CodeScene Usage Pattern: Workflows, Users, and how to successfully roll-out CodeScene¶
Over the years, we have seen what works well and what doesn’t. This guide helps you make sure your CodeScene journey is a successful one.
Who’s using CodeScene and what does that usage looks like?¶
In a larger organization, most developers won’t spend their days in CodeScene and there’s no need to: CodeScene integrates into existing development workflows and pushes the information to the development teams and stakeholders. The most important integrations are:
Pull Requests: a soft quality gate: CodeScene provides an automated code health review of each PR. A failed quality gate can occasionally be ignored if a particular feature is important to roll-through quickly. That would be technical debt in the original sense of the word. However, that is now a conscious decision and not just something that happens. The PR integration is completely automated: Integrate CodeScene in your CI/CD Pipeline.
Build Pipelines: hard quality gates: CodeScene lets you plan goals to manage hotspots, code quality issues, and technical debt (see Manage Hotspots and Technical Debt with Goals). Goals are how you act upon alerts and warnings. Since the goals are set by you – as an organization – they are important and any violations should be a stop-the-build event. If you use Jenkins, you can use CodeScene’s official plugin. In other build pipelines, you use CodeScene’s REST API for hard quality gates: The REST API for Delta Analyses.
Use Slack for Alerts and Warnings: CodeScene integrates with Slack to push alerts on failed quality gates and early warnings found during the analysis. The Slack integration is documented in Integrate with Slack for Alerts and Warning notifications.
Configure automated reports: With CodeScene you can track any KPIs that you are interested in. Maybe get a monthly report on the defect density in your hotspots? Or a weekly trend showing the code health of your microservices? Or perhaps you want to see the development costs distributed per development team? All these scenarios are possible using CodeScene’s custom reports: Custom Reports: Export Detailed Data as CSV Files.
Usage Frequency: Daily Analyses vs Special Purpose Analyses¶
You won’t use all CodeScene features and capabilities all the time. Our general recommendations are:
- Daily basis:
Supervise hotspots (CI/CD and pull requests).
Supervise goals (CI/CD and build pipelines).
- Regularly (weekly, bi-weekly):
Plan goals and re-visit existing goals.
Keep an eye on high-risk branches.
Make CodeScene part of your team’s retrospectives by using team-specific dashboards.
- Regularly (monthly):
Supervise the delivery trends and trends in Planned vs Unplanned work.
Inspect the knowledge distribution and team boundaries.
- Occasionally when needed:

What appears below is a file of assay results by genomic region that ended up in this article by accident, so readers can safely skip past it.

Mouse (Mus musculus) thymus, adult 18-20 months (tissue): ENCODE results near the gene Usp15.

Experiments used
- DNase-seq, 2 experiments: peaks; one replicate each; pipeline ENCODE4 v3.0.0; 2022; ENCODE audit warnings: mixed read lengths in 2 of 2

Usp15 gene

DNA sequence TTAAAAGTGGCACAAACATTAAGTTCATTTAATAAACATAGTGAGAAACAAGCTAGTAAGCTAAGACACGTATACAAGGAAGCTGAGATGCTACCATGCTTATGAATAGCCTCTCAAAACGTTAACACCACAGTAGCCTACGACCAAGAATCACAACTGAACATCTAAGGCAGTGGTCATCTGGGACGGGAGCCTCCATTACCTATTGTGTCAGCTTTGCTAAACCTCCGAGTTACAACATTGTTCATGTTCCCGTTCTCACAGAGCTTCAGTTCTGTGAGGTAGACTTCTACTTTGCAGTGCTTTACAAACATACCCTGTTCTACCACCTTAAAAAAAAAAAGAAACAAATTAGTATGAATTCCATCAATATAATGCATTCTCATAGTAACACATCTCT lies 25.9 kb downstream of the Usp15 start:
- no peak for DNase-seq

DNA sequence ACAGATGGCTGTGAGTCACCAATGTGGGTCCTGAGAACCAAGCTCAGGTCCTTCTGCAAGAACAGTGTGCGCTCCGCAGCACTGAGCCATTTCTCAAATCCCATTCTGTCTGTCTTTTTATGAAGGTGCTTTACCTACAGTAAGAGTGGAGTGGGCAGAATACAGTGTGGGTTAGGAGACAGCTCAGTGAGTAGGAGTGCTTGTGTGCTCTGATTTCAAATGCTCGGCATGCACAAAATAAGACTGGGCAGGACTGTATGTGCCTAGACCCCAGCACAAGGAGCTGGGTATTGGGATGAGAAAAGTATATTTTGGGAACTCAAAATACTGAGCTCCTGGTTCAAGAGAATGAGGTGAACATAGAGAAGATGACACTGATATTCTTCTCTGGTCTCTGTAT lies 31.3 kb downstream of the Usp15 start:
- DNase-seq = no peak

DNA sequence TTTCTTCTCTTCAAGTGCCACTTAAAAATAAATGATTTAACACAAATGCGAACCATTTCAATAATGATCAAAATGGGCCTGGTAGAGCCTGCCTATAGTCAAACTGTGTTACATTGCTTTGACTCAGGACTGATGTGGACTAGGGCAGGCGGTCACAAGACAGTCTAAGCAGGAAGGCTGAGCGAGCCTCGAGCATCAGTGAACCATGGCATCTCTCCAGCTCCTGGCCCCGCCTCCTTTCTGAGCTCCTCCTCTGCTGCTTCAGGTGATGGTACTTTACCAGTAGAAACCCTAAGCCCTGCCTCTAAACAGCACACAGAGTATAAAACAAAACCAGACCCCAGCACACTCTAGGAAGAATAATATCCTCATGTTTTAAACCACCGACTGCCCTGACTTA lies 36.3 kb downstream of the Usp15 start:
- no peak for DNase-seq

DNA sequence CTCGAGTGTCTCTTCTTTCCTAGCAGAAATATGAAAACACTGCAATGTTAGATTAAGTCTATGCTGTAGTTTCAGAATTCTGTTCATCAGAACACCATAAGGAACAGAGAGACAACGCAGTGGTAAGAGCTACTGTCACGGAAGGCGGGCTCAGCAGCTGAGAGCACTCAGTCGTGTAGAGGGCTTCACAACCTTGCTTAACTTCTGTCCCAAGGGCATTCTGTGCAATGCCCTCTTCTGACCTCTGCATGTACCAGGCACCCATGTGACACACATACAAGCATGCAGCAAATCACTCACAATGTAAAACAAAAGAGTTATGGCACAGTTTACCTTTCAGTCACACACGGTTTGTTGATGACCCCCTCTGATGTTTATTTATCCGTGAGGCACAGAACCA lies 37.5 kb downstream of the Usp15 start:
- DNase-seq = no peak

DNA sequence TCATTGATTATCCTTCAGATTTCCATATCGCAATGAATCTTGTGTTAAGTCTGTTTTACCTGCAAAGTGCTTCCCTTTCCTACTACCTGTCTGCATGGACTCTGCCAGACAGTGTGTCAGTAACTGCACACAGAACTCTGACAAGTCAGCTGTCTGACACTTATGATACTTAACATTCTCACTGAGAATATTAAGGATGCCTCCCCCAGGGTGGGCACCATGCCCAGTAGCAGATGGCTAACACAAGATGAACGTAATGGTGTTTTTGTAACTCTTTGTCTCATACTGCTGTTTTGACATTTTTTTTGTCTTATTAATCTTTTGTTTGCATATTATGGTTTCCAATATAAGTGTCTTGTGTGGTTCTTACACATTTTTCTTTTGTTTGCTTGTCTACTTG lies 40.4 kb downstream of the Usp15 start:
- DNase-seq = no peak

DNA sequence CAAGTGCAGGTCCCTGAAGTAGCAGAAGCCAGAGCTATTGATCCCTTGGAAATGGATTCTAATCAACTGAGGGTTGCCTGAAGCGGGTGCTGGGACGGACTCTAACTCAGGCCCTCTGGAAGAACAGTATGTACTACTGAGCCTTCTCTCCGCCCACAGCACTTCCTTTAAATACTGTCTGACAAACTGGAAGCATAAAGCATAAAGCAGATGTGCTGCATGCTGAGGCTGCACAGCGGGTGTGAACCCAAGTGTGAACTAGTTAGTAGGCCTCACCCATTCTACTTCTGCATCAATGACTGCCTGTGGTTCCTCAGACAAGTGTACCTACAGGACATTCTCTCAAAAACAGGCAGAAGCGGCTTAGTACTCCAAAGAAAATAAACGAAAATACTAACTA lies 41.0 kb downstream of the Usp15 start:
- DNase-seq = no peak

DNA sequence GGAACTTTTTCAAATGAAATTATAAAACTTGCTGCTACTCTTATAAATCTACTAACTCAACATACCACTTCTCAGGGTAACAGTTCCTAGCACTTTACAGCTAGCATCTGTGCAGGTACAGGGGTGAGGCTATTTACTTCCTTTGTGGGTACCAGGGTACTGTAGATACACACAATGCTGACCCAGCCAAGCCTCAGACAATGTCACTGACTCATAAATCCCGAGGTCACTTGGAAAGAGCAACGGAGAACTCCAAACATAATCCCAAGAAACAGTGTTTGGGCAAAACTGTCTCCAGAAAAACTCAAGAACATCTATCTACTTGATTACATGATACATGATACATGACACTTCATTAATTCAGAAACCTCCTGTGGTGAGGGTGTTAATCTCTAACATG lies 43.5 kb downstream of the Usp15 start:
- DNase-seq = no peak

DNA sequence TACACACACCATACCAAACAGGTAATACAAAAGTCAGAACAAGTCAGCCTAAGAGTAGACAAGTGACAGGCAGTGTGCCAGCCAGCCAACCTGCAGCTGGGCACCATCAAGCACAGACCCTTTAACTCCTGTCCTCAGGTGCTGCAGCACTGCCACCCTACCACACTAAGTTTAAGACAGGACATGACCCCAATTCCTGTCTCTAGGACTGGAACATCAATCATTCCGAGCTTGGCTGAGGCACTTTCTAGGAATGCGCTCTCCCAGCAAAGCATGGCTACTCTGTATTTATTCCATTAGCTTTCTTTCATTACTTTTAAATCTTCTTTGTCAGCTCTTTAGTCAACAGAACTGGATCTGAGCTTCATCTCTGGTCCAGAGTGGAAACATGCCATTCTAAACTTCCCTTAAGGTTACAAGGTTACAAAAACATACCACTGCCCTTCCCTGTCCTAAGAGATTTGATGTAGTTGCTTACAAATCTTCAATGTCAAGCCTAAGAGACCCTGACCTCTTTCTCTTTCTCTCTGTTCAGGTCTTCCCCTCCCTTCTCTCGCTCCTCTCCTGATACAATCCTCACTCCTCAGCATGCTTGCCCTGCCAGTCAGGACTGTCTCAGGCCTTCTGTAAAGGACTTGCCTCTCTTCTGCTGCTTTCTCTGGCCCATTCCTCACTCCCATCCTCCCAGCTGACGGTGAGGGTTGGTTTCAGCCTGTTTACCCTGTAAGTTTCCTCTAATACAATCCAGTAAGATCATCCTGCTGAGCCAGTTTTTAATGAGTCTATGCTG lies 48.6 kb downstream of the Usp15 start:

On- and off-boarding support and simulations.
Change coupling analysis for architectural feedback.
CodeScene Anti-Patterns: Things to avoid¶
CodeScene can do wonders for your organization. However, those wonders don’t happen by themselves but rather in the interaction between the different stakeholders and teams in the interaction.
There are some patterns that we advise against:
Big bang launch¶
CodeScene is a new type of tool that presents information that hasn’t been available before. It takes time to see how that information fits into an organization, and do decide upon responsibilities. The technical leaders and developers need to build that experience at a smaller scale first. Installing CodeScene and then inviting the whole organization at once is likely to generate lots of questions.
Therefore, we recommend to roll-out CodeScene for just 2 or 3 teams initially. This lets you build a team of core users that can support the rest of the organization when scaling up. Enable the quality gates for just those projects, and then scale it up gradually.
It’s usually a quick journey, but we recommend to start small during the first month.
Dump and run¶
CodeScene isn’t a plain developer tool. We view CodeScene primarily as a communication tool. CodeScene’s sweet spot is that it serves the whole engineering organization, not just managers or developers, but both. This is important since developers want to do their best and often care deeply about the quality of their work. However, developers very rarely own their time; we have commitments, prioritized tasks, and often a detailed plan that we are expected to meet. Installing CodeScene and expecting developers to act on the alerts, warnings, and feedback themselves is unlikely to work in practice.
Therefore, make sure that all relevant stakeholders are involved with CodeScene. Developers and tech leads will spend most time with the analysis data, but the best results are achieved when Technical managers buy in to support and allow the teams time to act upon the findings.
As a technical leader, you would monitor the trends in the CodeScene tool and feed that info back into your planning and roadmap. As a developer, you would have clear goals on what to do about problematic hotspots and how to balance that against feature development and other priorities.